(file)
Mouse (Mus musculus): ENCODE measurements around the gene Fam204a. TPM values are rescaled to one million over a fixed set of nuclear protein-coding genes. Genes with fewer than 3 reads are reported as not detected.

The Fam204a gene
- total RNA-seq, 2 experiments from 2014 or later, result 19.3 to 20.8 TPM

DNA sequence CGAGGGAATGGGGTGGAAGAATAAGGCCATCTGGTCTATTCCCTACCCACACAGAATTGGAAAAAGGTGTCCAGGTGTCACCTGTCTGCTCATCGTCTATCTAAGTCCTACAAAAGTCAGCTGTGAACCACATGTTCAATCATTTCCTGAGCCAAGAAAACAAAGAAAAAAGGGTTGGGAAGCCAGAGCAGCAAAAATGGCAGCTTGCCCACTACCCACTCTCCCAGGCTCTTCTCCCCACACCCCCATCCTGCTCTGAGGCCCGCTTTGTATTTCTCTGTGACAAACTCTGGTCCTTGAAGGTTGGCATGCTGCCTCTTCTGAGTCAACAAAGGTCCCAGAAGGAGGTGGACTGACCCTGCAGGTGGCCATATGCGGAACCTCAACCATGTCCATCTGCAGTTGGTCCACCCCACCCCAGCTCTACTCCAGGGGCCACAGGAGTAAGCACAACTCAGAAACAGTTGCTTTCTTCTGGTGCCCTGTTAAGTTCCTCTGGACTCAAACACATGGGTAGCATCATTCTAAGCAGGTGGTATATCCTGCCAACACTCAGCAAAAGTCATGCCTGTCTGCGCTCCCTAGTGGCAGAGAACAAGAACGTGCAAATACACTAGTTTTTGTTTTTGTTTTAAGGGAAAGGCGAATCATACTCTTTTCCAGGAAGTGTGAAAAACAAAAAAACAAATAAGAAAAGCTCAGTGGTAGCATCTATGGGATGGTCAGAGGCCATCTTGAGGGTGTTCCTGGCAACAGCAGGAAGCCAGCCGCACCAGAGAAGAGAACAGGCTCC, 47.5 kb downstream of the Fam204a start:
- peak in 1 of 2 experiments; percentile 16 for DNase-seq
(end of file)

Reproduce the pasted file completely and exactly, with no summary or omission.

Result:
Mouse (Mus musculus): ENCODE measurements around the gene Fam204a. TPM values are rescaled to one million over a fixed set of nuclear protein-coding genes. Genes with fewer than 3 reads are reported as not detected.

The Fam204a gene
- total RNA-seq, 2 experiments from 2014 or later, result 19.3 to 20.8 TPM

DNA sequence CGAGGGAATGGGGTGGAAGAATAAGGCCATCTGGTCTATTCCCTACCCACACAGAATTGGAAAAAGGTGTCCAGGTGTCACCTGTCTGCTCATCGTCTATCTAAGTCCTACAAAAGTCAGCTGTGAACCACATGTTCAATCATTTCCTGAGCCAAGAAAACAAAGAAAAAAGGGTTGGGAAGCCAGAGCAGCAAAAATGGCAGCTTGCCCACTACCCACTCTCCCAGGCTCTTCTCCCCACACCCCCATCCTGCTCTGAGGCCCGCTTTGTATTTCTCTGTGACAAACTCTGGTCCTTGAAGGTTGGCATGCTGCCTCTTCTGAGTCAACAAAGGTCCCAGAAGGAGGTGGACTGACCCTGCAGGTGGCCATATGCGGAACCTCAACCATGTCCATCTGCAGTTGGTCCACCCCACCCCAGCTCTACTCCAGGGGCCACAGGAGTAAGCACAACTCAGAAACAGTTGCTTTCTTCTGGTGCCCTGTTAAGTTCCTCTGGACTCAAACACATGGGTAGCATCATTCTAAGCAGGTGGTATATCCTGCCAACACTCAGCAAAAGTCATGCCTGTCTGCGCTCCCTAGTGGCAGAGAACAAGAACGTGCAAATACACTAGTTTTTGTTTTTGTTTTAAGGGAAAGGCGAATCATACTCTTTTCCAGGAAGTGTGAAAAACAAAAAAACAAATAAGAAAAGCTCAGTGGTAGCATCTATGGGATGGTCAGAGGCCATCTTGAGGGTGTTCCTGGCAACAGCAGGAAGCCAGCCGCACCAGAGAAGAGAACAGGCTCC, 47.5 kb downstream of the Fam204a start:
- peak in 1 of 2 experiments; percentile 16 for DNase-seq